Lawyers often quote the adage, “Never ask a witness a question unless you know the answer.”
That wisdom should have been shared with officials from the Massachusetts Department of Elementary and Secondary Education (DESE) who were forced to remove a test prompt question from the 2019 state standardized test because of complaints by Boston school administrators.
The controversial question on the Massachusetts Comprehensive Assessment System (MCAS) for 10th graders centered on a passage from the novel The Underground Railroad by Colson Whitehead.
The award-winning novel details the harrowing journey of Cora, a runaway enslaved female. The passage from the novel selected for the test question is set in a South Carolina town that celebrates the execution of captured runaways. Despite this danger, resident Martin Wells agrees to hide Cora in his attic. His wife Ethel, however, expresses her concerns in an exchange taken from a longer passage:
Ethel looked at Cora for the first time, her drawn face framed by the hatch.
“The girl is coming by and by,” she said. “If she hears you, she’ll turn us in and they will kill us all. Our daughter and her family arrive this afternoon. They cannot know you are here. Do you understand?”
“How long will it be?”
“You stupid thing. Not a sound. Not a single sound. If anyone hears you, we are lost.” She pulled the hatch shut.
The writing prompt
On the MCAS, 10th graders were asked:
“Imagine how the story might have been told differently if it were written from the point of view of Ethel. Create a journal entry written by Ethel reflecting on the events that happened in the passage. Your journal entry should provide insight into Ethel’s thoughts and feelings, as well as her relationship with Cora. Be sure to use what you know about the characters, setting, and events from the passage to develop your journal entry.”
Students are often assigned a prompt from literature with instructions to continue a narrative as part of evidence-based reasoning, but did the MCAS test developers fail to recognize that such a prompt could lead students to accept, to support, or to allow the agencies of slavery?
The evidence from this passage, that Ethel thinks that Cora “smells” and is “stupid,” forces students to make some difficult choices. For example, in their responses, they must channel Ethel, who thinks about the inconvenience or dangers of helping a runaway enslaved person. The evidence of Ethel’s hostile feelings, “aloft on her fury” towards Cora, with her face “set in a grimace” makes Ethel unsympathetic. Students could justify her decision to turn Cora over to the “nightriders” (slave catchers).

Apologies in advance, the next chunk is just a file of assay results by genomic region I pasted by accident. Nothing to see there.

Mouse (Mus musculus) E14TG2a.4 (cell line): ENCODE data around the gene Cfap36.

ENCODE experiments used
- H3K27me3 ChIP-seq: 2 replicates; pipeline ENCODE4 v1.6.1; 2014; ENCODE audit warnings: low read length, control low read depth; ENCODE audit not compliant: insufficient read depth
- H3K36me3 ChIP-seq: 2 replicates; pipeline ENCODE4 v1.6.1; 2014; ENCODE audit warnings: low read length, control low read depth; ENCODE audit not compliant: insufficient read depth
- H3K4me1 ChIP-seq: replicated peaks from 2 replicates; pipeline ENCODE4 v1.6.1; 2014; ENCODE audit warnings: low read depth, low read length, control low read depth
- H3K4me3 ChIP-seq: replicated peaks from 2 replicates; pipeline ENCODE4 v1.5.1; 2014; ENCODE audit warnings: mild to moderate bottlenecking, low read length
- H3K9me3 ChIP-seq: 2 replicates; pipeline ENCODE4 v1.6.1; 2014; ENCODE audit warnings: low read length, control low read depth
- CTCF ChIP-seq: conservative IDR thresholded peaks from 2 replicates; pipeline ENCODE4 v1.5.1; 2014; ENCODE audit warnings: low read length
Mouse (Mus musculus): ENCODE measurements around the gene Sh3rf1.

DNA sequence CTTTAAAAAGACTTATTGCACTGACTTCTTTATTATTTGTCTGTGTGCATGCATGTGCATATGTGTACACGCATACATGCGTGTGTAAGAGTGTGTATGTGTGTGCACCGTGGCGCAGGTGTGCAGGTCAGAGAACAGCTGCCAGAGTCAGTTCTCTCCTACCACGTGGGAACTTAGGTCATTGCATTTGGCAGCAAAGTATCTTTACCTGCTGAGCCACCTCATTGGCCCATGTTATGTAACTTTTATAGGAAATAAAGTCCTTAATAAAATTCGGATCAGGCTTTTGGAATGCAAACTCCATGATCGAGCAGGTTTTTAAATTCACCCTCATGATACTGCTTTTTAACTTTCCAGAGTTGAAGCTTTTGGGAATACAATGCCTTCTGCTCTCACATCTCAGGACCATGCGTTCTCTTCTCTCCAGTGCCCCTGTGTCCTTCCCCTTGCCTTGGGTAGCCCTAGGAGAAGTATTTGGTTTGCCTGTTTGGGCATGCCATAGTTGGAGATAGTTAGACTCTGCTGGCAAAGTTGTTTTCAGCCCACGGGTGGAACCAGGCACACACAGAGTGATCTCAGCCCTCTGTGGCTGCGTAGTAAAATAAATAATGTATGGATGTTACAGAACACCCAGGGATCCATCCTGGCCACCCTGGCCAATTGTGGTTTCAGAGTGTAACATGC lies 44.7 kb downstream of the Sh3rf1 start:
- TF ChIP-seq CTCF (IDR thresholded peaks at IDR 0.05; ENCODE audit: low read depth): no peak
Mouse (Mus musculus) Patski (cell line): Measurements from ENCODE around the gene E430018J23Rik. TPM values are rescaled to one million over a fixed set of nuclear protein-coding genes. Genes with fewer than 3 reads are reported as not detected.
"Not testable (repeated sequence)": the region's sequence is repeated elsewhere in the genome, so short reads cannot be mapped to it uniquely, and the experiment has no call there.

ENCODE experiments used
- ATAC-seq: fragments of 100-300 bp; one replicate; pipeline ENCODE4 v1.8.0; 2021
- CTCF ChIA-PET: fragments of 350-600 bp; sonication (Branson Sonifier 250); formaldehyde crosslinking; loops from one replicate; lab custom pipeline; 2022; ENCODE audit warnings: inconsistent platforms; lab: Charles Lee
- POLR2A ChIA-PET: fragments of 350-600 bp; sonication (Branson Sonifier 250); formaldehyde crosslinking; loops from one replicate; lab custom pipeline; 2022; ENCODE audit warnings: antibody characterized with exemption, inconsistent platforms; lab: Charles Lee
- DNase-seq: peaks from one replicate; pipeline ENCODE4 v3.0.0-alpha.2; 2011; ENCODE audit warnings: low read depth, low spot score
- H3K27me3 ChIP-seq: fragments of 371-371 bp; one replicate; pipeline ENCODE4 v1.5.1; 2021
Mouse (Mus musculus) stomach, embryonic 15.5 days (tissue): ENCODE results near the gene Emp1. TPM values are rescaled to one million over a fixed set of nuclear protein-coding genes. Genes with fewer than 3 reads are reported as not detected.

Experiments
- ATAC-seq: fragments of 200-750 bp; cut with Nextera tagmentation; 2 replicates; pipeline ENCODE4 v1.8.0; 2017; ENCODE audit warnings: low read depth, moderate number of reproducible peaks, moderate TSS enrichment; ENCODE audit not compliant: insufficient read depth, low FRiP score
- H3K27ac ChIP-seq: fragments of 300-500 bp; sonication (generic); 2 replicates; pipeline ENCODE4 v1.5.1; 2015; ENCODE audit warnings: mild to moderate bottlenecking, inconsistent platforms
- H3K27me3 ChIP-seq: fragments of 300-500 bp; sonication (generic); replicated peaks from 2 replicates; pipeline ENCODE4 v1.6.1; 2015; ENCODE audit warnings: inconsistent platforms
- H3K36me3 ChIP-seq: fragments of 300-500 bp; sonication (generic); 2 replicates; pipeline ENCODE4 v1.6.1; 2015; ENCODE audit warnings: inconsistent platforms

When the Boston Globe contacted Whitehead about the use of the passage as a prompt, he was appalled.
“What kind of idiot would have students imagine the rationalizations of a racist coward who shrinks from moral responsibility?”
Whitehead made clear that other characters would have been much better choices.
Asking students to offer a point-of-view that differs from the original text is often used to test student comprehension, but that practice does confound an author’s intent. Asking a student to create a different point-of-view can distort the original narrative.
For example, if Harper Lee had wanted Boo Radley’s point of view, she would have included it. If John Steinbeck had wanted the point-of-view of Curley’s wife, he would have included it. And if the voices of Thing 1 and Thing 2 were needed, Dr. Seuss would have included them.
As if to make this same point, Whitehead himself noted in an interview with The Boston Globe, “Inhabiting characters like Ethel caused me great emotional distress.”
Not to mention the distress felt by the 1,100 students who had responded to this prompt a year before during a 2018 trial test. Their open-ended responses for this trial had been validated by a committee that, ironically, was charged to look for possible biases. Test security measures kept any concerns under wraps until the same question was rolled out again this April.
Because of the concerns raised by school administrators in the Boston area, state officials from the DESE decided this question would not count toward students’ 2019 test scores. Students were told to “skip” the question.
That probably was the right decision, especially as Whitehead laid the blame on DESE. He told the Boston Globe, “Whoever came up with the question has done a great disservice to these kids, and everyone who signed off on it should be ashamed.”
At best, the DESE officials did what legal counsel would have advised against; they asked a question without anticipating the answer.
But the 1,100 answers from the earlier test trial that DESE officials graded and approved say otherwise.
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